Learn more about our policy experts.

Media Contacts

Angela Bradbery, Director of Communications
w. (202) 588-7741
c. (202) 503-6768
abradbery@citizen.org, Twitter

Don Owens, Deputy Director of Communications
w. (202) 588-7767

David Rosen, Press Officer, Regulatory Affairs
w. (202) 588-7742

Luis Castilla, Press Officer, Public Citizen’s Texas office
w. (512) 637-9467

Other Important Links

Press Release Database
Citizen Vox blog
Texas Vox blog
Consumer Law and Policy blog
Energy Vox blog
Eyes on Trade blog

Follow us on Twitter


Aug. 25, 2015

The System Works: D.C. Regulators Showed Courage in Rejecting Exelon’s Proposed Takeover of Pepco

Statement of Allison Fisher, Outreach Director, Public Citizen’s Energy Program

Congratulations to the D.C. Public Service Commission for showing courage today in rejecting Chicago-based Exelon’s acquisition of Pepco. The deal would have been bad for D.C. consumers, and the Commission was right to reject it – and refuse to succumb to Exelon’s extensive lobby campaign. Commissioners rightly listened to the many public interest voices opposed to the deal and determined that it failed to meet the District’s standard of public interest. It is heartening to see that the system works.

In rejecting the deal, D.C. regulators recognized that Exelon’s economic interest and business model are fundamentally incompatible with the District’s established policies of promoting renewable energy and localizing the generation of electricity, and that the potential harm of the merger to the District and its electric utility customers outweighed the benefit to shareholders – who would have received a $1.842 billion windfall had the merger been approved.

We applaud the Commission for basing its decision on the merits of this case. The District was the last jurisdiction to consider the merger and the only jurisdiction to reject it. While their colleagues in Delaware, Maryland and New Jersey yielded to corporate pressure and conditionally approved the takeover, D.C. regulators listened to the Office of People’s Counsel, four D.C. Councilmembers, 27 District advisory neighborhood commissions and more than 1,000 District residents – all of whom opposed the deal.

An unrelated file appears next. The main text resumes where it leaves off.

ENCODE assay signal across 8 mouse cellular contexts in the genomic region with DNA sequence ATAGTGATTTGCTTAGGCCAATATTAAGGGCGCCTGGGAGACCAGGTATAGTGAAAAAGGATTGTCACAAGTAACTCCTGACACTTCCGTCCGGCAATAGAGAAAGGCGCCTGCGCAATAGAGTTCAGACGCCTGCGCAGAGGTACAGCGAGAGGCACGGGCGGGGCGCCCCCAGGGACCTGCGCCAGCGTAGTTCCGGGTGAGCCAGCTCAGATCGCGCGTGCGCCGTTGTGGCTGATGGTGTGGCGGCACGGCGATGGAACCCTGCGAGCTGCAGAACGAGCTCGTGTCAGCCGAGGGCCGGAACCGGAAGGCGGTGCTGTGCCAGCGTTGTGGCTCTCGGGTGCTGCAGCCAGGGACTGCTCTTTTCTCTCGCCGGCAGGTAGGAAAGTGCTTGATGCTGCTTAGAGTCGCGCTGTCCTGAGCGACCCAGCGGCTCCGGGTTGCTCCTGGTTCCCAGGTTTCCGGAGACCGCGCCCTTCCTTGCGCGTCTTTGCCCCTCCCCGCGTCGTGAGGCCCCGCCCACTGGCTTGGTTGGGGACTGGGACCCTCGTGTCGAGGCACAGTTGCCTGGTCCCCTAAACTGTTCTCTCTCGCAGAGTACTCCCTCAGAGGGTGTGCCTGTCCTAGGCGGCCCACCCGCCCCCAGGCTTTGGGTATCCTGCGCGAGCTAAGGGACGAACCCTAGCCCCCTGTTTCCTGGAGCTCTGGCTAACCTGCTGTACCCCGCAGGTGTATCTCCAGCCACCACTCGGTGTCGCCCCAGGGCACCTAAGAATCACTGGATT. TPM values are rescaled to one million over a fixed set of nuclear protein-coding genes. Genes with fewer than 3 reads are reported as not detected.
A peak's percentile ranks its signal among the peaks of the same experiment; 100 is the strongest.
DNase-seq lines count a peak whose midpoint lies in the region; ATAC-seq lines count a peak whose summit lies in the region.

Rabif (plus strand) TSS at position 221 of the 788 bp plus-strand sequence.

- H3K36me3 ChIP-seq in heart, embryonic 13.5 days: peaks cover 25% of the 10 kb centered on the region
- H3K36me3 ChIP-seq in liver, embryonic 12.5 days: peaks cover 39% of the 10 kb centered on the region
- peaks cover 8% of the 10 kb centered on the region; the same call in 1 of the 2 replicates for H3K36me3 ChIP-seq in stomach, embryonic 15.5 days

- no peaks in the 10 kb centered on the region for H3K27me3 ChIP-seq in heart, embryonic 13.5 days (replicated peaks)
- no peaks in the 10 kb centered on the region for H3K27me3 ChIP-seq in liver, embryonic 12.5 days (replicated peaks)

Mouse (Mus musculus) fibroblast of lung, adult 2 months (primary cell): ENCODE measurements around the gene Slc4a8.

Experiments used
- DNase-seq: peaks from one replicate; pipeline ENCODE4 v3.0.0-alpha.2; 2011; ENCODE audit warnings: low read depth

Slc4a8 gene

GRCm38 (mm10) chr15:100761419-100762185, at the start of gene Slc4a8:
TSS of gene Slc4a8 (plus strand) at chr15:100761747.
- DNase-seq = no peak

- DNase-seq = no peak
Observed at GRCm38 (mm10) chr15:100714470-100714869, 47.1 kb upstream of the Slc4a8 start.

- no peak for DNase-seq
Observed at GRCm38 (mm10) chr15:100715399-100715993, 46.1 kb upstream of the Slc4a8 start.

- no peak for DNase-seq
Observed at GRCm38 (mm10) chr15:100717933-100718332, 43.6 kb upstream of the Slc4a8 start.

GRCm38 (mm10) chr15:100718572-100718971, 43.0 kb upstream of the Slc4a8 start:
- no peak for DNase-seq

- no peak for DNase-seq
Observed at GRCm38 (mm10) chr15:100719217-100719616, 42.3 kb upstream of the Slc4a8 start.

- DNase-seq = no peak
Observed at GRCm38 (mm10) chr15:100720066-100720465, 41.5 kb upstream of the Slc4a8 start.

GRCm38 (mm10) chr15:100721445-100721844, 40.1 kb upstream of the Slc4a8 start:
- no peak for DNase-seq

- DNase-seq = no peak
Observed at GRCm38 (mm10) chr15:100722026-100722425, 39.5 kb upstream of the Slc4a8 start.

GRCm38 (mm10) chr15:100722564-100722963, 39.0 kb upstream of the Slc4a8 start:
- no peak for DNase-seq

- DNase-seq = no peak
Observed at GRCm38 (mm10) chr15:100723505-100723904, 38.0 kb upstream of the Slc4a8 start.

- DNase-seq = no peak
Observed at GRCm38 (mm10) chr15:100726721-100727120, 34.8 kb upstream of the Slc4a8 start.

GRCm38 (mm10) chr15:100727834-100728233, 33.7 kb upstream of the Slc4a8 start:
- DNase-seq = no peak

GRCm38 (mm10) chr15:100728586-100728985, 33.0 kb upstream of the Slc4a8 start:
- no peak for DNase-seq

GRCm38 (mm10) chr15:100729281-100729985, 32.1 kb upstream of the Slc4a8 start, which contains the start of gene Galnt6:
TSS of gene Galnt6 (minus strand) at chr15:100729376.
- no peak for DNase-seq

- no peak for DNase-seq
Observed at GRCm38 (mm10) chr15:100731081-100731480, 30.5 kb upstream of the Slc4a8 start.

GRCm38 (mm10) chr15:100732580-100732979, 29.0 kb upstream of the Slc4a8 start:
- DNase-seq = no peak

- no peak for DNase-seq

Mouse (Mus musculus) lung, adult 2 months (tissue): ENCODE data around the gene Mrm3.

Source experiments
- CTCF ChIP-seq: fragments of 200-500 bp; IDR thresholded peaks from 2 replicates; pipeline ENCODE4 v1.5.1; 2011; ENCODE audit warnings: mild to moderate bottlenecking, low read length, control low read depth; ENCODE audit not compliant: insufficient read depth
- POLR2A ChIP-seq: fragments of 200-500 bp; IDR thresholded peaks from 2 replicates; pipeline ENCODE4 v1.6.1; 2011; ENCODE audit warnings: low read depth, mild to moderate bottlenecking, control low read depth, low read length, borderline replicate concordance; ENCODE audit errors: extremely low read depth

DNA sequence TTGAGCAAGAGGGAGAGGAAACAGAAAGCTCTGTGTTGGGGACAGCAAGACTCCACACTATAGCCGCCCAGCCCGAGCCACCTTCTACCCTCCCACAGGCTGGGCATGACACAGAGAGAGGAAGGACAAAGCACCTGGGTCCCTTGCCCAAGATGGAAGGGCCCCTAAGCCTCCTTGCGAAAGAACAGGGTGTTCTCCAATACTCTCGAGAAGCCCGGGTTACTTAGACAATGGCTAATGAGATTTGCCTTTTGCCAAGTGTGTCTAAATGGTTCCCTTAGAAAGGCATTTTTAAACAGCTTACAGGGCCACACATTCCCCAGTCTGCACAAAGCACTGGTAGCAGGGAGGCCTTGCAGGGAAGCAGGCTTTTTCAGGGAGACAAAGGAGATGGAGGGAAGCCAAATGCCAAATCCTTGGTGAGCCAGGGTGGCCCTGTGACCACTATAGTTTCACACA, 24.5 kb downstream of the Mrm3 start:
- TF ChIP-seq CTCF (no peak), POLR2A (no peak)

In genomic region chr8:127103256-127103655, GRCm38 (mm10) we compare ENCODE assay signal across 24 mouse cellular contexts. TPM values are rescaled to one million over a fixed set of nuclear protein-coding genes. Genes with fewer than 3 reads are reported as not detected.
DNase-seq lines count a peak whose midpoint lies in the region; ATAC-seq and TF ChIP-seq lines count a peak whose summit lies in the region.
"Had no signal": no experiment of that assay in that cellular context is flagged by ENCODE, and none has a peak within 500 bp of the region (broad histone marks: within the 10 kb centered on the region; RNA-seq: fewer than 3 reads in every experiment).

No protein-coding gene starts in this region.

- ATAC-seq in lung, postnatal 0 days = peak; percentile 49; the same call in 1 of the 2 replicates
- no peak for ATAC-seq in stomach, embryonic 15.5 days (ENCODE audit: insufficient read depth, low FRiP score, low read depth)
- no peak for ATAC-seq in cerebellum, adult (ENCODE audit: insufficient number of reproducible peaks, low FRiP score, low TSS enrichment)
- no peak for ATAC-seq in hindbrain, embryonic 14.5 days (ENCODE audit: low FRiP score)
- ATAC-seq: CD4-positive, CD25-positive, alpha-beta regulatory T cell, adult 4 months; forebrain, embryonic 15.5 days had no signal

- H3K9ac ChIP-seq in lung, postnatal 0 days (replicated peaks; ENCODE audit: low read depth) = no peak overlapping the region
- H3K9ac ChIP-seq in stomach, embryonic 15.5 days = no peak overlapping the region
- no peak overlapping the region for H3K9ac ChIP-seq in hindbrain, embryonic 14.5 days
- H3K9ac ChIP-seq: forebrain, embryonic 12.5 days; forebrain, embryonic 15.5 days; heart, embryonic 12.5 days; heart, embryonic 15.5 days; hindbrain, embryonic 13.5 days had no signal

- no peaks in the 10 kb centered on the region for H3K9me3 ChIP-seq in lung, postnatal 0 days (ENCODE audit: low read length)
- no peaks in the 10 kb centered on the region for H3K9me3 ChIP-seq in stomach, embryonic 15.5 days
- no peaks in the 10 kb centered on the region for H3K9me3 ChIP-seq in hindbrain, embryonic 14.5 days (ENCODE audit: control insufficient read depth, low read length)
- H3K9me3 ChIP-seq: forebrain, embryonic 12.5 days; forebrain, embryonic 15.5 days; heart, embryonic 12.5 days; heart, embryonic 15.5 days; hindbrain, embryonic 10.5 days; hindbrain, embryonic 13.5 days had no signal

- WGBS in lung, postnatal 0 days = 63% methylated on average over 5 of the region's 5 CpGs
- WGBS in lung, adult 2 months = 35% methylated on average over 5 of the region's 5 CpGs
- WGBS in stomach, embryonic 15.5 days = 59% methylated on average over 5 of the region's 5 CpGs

Ultimately, the conflict between what is good for Exelon and what is good for the District could not be resolved through stipulations and superficial fixes. At the end of the day, D.C. regulators chose what is best for D.C. residents. For this we commend them and congratulate the engaged D.C. citizenry who held them to it.


Copyright © 2017 Public Citizen. Some rights reserved. Non-commercial use of text and images in which Public Citizen holds the copyright is permitted, with attribution, under the terms and conditions of a Creative Commons License. This Web site is shared by Public Citizen Inc. and Public Citizen Foundation. Learn More about the distinction between these two components of Public Citizen.

Public Citizen, Inc. and Public Citizen Foundation


You can support the fight for greater government and corporate accountability through a donation to either Public Citizen, Inc., or Public Citizen Foundation, Inc.

Public Citizen lobbies Congress and federal agencies to advance Public Citizen’s mission of advancing government and corporate accountability. When you make a contribution to Public Citizen, you become a member of Public Citizen, showing your support and entitling you to benefits such as Public Citizen News. Contributions to Public Citizen are not tax-deductible.

Public Citizen Foundation focuses on research, public education, and litigation in support of our mission. By law, the Foundation can engage in only very limited lobbying. Contributions to Public Citizen Foundation are tax-deductible.